India's apex court won't hear bail plea of student leader

An activist wearing the mask of Indian revolutionary Bhagat Singh joining JNU students and their supporters in a protest march against the arrest of student leader Kanhaiya Kumar in New Delhi on Thursday. Top scholars, including American philosopher
An activist wearing the mask of Indian revolutionary Bhagat Singh joining JNU students and their supporters in a protest march against the arrest of student leader Kanhaiya Kumar in New Delhi on Thursday. Top scholars, including American philosopher Noam Chomsky and Nobel laureate Orhan Pamuk of Turkey, have extended support to striking JNU students and staff.PHOTO: EUROPEAN PRESSPHOTO AGENCY

Approach High Court, it tells youth who was roughed up in a lower court after his arrest

India's top court refused to hear a bail application by a student leader controversially charged with sedition, in a widely followed case that is pitting freedom of speech supporters against Hindu conservatives.

Kanhaiya Kumar, who heads the Jawaharlal Nehru University (JNU) Students Union, yesterday sought bail after he was roughed up in a lower court by attackers shouting pro-nationalist slogans on Wednesday.

Explaining its decision, the Supreme Court said it did not want to create the impression that lower courts could not handle cases. It told Kumar to approach the Delhi High Court even as thousands of students from the university continued to boycott classes to demand his release.

Kumar was arrested on Feb 12, while at least seven others from his university remained under investigation for allegedly shouting slogans in support of Pakistan during a rally three days earlier.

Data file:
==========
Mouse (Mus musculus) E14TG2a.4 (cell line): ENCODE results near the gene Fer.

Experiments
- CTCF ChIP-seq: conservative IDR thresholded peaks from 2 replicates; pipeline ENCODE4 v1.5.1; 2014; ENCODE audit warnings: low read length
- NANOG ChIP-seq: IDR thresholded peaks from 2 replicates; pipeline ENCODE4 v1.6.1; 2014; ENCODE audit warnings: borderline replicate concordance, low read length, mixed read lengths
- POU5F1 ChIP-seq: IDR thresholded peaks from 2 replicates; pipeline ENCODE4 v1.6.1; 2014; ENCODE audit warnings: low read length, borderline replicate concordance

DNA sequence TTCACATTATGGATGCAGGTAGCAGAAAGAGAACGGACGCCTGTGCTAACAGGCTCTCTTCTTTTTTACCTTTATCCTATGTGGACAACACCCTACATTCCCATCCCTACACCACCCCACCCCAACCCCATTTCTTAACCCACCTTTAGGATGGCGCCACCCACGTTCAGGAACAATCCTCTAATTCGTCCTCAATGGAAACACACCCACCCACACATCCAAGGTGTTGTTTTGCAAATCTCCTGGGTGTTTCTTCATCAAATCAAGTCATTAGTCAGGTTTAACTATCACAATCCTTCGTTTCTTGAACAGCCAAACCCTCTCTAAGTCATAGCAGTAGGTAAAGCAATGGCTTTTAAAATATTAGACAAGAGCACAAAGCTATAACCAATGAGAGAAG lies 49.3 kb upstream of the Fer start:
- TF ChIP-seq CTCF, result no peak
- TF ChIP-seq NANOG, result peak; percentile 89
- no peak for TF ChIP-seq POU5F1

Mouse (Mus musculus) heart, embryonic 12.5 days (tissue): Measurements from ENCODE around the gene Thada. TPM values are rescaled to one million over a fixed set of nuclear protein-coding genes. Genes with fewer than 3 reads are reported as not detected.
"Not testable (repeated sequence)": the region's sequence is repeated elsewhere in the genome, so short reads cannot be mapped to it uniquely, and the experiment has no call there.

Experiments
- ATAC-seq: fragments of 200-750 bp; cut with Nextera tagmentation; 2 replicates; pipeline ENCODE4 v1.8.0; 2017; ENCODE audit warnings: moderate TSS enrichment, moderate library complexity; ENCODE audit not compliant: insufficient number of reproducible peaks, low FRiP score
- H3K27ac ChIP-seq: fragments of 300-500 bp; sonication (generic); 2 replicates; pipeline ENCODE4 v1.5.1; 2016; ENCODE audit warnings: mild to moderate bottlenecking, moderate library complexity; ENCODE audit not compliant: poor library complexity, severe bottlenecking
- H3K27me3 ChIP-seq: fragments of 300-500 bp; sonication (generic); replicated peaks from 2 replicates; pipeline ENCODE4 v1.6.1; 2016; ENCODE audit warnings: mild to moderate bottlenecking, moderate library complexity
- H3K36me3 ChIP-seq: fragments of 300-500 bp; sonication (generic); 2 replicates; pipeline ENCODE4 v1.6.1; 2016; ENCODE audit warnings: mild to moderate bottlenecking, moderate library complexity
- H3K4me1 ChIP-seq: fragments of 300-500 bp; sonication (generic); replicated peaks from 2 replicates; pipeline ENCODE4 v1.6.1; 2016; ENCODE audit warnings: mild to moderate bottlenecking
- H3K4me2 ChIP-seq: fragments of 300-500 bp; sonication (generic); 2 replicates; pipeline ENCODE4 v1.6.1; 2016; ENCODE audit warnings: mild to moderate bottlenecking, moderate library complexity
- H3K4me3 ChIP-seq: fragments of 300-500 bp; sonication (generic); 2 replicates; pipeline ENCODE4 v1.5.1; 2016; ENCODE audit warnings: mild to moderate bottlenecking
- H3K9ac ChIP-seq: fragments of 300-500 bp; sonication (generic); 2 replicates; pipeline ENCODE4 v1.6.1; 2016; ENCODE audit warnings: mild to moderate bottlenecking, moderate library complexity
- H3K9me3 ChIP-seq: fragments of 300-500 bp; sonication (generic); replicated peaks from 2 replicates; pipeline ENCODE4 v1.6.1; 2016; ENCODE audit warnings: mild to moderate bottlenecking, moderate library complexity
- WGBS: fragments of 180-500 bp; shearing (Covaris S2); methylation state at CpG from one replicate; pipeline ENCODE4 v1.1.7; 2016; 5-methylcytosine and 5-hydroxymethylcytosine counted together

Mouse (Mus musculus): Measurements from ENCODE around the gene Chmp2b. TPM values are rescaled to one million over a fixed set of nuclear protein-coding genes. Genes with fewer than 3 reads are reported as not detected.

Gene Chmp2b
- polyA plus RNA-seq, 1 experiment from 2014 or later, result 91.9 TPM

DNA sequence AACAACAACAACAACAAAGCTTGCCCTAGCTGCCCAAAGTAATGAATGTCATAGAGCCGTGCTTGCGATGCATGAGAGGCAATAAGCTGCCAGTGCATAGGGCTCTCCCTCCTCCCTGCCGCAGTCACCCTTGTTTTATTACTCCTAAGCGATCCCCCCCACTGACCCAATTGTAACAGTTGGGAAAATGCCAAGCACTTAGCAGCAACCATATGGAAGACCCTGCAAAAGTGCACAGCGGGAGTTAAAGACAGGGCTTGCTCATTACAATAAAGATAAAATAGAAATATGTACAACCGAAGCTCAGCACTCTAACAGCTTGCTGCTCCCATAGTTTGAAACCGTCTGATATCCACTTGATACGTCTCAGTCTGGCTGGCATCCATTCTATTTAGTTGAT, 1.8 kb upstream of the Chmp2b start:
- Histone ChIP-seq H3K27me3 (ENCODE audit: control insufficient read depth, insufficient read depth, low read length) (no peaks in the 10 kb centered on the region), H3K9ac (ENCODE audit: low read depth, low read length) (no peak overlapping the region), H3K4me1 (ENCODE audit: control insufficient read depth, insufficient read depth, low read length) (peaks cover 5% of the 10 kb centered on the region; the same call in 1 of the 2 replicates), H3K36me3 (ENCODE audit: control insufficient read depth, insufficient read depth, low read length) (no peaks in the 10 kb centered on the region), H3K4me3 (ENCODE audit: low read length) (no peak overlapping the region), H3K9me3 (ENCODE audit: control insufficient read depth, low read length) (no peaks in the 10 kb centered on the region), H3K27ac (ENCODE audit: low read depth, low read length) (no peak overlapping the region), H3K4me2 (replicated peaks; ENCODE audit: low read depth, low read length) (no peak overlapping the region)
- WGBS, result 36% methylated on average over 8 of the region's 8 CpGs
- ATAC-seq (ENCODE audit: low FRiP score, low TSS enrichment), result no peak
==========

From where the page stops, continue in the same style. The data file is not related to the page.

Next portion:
Those at the rally also protested against the 2013 hanging of Kashmiri separatist Afzal Guru, who was convicted of the 2001 attack on the Indian Parliament.

Though Kumar has denied shouting anti-India slogans, the whole saga has inflamed sentiments on university campuses.

Students from dozens of universities have expressed support for Kumar while clashes have broken out in some places between rival student groups. Street protests took place in Srinagar yesterday.

Amid the protests and polarising debate on nationalism, about 40 federally funded universities on Thursday agreed to hoist the national flag on their campuses "prominently and proudly", according to a government statement.

Still critics have accused the government of trying to muzzle dissent, with top scholars, including American philosopher Noam Chomsky and Nobel laureate Orhan Pamuk of Turkey, extending "heartfelt solidarity" with JNU students and staff. In a joint statement, they condemned "the culture of authoritarian menace" created by the government of the Hindu nationalist Bharatiya Janata Party (BJP).

Analysts said the government had mishandled the incident. Vi- deos and images of BJP legislator O.P. Sharma beating up a left-wing activist outside the court complex on Monday have gone viral.

"JNU has always been an important platform for debate. Even when the Congress was in power, they (JNU students) took on their decisions. But the present government seems to believe that independent thinking (in education institutes) must be challenged," said Pro Vice-Chancellor Sandeep Shastri of Jain University in Bangalore.

"We have seen intolerance not directly from the government but from fringe groups. Visible steps need to be taken by those in power to demonstrate inclusiveness and there needs to be an agenda of inclusiveness."

Some have also drawn a link between the developments in JNU and upcoming state elections in West Bengal, where left-wing parties are strong, and Assam.

But BJP leaders have dismissed charges of a clampdown on dissent, with Defence Minister Manohar Parrikar accusing students who raise anti-national slogans of lacking in ethics.

A version of this article appeared in the print edition of The Straits Times on February 20, 2016, with the headline 'India's apex court won't hear bail plea of student leader'. Print Edition | Subscribe